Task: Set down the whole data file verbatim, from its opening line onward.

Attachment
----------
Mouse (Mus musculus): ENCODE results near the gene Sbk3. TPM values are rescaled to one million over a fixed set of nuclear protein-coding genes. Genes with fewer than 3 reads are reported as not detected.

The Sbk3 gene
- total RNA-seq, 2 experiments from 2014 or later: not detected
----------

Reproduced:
Mouse (Mus musculus): ENCODE results near the gene Sbk3. TPM values are rescaled to one million over a fixed set of nuclear protein-coding genes. Genes with fewer than 3 reads are reported as not detected.

The Sbk3 gene
- total RNA-seq, 2 experiments from 2014 or later: not detected